OK, I admit it: I have always involuntarily rolled my eyes when encountering the terms “performance assessment” or “competency based learning” or “project based learning,” mostly because it was never entirely clear to me what they were supposed to mean.
It turns out I was on to something. People in the testing world tell me, somewhat sheepishly, that even they haven’t always seen eye to eye with colleagues on how to define these terms. And there’s a long history of this. John Dewey and William Heard Kilpatrick, two of the professors who helped birth progressive education theory in the early 20th century, quarreled over the right ways to set up student projects!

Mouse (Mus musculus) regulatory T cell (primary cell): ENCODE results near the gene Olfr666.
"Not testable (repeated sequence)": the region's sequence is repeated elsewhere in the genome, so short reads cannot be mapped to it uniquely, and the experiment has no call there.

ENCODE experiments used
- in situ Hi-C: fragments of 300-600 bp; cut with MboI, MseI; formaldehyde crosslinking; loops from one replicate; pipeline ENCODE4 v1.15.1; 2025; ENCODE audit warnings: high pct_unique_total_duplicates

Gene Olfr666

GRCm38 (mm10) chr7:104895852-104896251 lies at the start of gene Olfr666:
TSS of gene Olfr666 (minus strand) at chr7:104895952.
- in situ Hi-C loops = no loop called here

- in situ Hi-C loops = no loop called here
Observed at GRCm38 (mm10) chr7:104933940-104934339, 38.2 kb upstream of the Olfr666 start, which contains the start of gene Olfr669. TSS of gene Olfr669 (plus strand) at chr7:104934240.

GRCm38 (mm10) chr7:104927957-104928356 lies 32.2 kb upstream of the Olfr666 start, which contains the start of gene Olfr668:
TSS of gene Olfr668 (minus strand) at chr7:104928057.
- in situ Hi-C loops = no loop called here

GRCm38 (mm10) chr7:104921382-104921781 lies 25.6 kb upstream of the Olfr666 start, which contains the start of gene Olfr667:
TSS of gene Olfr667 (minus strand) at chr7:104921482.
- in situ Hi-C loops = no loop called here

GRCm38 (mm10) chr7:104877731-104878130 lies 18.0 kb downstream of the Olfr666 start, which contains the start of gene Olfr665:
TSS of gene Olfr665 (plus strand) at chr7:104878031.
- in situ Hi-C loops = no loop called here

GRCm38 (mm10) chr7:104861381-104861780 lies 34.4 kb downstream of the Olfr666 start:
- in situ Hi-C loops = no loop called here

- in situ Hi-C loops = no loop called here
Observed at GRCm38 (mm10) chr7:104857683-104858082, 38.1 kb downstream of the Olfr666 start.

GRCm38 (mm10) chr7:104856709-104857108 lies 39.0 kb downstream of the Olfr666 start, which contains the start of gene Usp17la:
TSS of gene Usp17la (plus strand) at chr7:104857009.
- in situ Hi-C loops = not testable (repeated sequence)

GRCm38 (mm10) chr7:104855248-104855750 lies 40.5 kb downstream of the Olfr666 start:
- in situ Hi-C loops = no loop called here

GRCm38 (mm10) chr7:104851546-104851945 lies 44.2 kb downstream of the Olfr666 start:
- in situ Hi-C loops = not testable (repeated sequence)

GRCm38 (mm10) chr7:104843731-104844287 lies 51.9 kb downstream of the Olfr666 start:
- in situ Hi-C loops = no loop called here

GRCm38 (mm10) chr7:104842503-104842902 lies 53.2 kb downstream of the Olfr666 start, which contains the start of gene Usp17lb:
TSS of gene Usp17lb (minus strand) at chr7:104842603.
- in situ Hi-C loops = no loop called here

Well, this time we here at Education Week got smart. We spoke to educators, testing folks, and consultants about how they’d distinguish among these terms, and then boldly created our own glossary. Now we’ve put this into a nifty video format for you. It’s succinct, it’s clear, and it’s beautifully illustrated. (Eat your heart out, John Dewey.)
Most of all, we hope it’s useful for you.
And if it whets your appetite, be sure to read our entire special report on performance assessment. You’ll find highlights of lessons learned from past attempts to do this work, an on-the-ground look at graduation projects in Oakland, Calif., and an illustration of how three teachers can reach pretty different conclusions when they’re judging student work on open-ended questions.
A version of this news article first appeared in the Curriculum Matters blog.